Harrisville Historic District (Harrisville, New Hampshire)

From Wikipedia, the free encyclopedia
Jump to: navigation, search
This article is about the historic village in New Hampshire. For the historic village in Rhode Island, see Harrisville Historic District (Burrillville, Rhode Island).
Harrisville Historic District
Cheshire Number One Mill, Main & Grove Streets, Harrisville (Cheshire County, New Hampshire).jpg
Cheshire Mills, 1969
Harrisville Historic District (Harrisville, New Hampshire) is located in New Hampshire
Harrisville Historic District (Harrisville, New Hampshire)
Location Harrisville, New Hampshire and vicinity
Coordinates 42°56′42″N 72°5′37″W / 42.94500°N 72.09361°W / 42.94500; -72.09361Coordinates: 42°56′42″N 72°5′37″W / 42.94500°N 72.09361°W / 42.94500; -72.09361
Architect Multiple
Governing body Local
MPS Harrisville MRA (AD)
NRHP Reference # 71000072
Significant dates
Added to NRHP September 17, 1971[1]
Designated NHLD December 22, 1977[2]

Harrisville Historic District is a well-preserved historic New England mill village located in the southwest part of New Hampshire. It consists of about 200 acres (0.81 km2) and about 135 structures. It was declared a National Historic Landmark in 1977.[2][3]

The district is located about 10 miles (16 km) east of Keene, New Hampshire, then 3 miles (4.8 km) north on Harrisville-Dublin Road from New Hampshire Route 101.[3]

History[edit]

Harrisville Historic District in 2005 with Harris Mill on the left, and Cheshire Mill in the distance.

The area of what is today the town of Harrisville, New Hampshire was originally part of the towns of Dublin and Nelson, in Cheshire County. The site of the village is located on hilly terrain on a ridge that forms the divide between the Connecticut and Merrimack rivers, approximately 1,300 feet (400 m) above sea level.

In 1774, Abel Twitchel built a combination grist and saw mill on a stream running through the village. Later, Jason Harris built a blacksmith shop in the village, which until 1830 was known as Twitchell's Mills. In 1799, Jonas Clark built a clothing mill for fulling and dressing cloth. His wife also spun linen thread in the same mill. The Clarks sold their mill to James Horsley in 1804 and moved to Canada. By this time Clark's grist mill had been fitted with a wool carding machine, installed by Bethuel Harris and Abel Twitchell. It is claimed that this was only the second such machine to be installed in the entire United States.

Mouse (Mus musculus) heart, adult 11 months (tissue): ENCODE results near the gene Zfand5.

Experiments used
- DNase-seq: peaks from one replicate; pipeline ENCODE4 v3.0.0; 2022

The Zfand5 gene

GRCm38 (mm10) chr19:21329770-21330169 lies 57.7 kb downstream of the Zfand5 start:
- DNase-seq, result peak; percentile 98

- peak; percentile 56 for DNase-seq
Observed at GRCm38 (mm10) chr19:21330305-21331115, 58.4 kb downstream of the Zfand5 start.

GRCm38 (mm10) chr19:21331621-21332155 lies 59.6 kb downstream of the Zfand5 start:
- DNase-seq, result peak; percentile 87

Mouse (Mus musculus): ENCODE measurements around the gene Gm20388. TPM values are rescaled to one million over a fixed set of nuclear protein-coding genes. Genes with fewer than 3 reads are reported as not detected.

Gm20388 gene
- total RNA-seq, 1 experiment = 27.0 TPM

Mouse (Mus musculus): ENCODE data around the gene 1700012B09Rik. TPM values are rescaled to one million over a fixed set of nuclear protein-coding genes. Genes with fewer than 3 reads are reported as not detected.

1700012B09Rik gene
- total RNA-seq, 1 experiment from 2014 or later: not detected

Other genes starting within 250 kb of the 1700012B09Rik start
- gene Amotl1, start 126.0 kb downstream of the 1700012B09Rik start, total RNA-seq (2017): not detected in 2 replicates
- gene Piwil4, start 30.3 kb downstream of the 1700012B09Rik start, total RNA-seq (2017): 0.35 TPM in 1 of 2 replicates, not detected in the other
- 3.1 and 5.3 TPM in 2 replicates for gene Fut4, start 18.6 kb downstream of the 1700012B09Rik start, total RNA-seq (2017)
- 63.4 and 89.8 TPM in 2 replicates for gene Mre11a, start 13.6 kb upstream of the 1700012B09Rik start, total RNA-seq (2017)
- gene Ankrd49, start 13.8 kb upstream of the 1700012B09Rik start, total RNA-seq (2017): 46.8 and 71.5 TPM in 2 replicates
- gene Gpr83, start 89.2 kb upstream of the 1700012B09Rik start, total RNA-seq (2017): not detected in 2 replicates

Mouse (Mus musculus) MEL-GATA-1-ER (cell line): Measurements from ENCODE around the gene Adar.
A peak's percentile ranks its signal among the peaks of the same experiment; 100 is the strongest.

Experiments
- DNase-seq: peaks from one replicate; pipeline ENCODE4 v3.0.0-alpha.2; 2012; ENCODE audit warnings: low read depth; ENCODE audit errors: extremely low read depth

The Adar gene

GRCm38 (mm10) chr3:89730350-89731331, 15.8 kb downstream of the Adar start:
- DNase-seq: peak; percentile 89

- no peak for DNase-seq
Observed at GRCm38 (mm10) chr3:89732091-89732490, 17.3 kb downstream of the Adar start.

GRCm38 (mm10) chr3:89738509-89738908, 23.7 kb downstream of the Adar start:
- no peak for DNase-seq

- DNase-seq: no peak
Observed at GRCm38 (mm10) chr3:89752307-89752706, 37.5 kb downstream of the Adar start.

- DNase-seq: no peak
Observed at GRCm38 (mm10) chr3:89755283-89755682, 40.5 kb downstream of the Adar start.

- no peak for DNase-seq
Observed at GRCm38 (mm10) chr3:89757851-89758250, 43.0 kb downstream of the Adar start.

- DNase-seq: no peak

In 1822, Bethuel and Cyrus Harris constructed a brick mill on the stream for the manufacture of woolen cloths. The machinery for the mill was installed by Milan Harris. In 1833 Milan Harris and A.S. Hutchinson built a new mill, referred to as the "Upper Mill", on the site of the old grist and saw-mill.[4] The "Upper Mill", now known as the Harris Mill, is now owned Historic Harrisville, Inc. and occupied by Harrisville Designs, which was established in 1971 to help preserve the history of the manufacture of wool yarn and cloth in the village.[5]

Cheshire Mill No. 1, with its distinctive bell tower, was constructed in 1848 by Cyrus Harris from New Hampshire granite. It was one of the last remaining operational textile mills in New England, closing its doors in 1970.[6] The site also includes the abutting Cheshire Mill No. 2, a red brick structure built in 1859, as well as Cheshire Mill No. 3, 4 and 5, built in the early 20th century.[7]

The National Historic Landmark District also includes numerous historic homes and worker cottages, several churches, a storehouse, general store and a cemetery.

See also[edit]

References[edit]

  1. ^ "National Register Information System". National Register of Historic Places. National Park Service. 2007-01-23. 
  2. ^ a b "Harrisville Historic District". National Historic Landmark summary listing. National Park Service. Retrieved 2007-10-11. 
  3. ^ a b George R. Adams (June 1977). "National Register of Historic Places Inventory-Nomination: Harrisville Historic District" (pdf). National Park Service. . Accompanying 48 photos, from 1969, 1977, and undated. PDF (25.8 MB)
  4. ^ History of Harrisville, J.W. Lewis & Co., 1886
  5. ^ History of Harrisville Designs
  6. ^ History
  7. ^ Historic American Buildings Survey

External links[edit]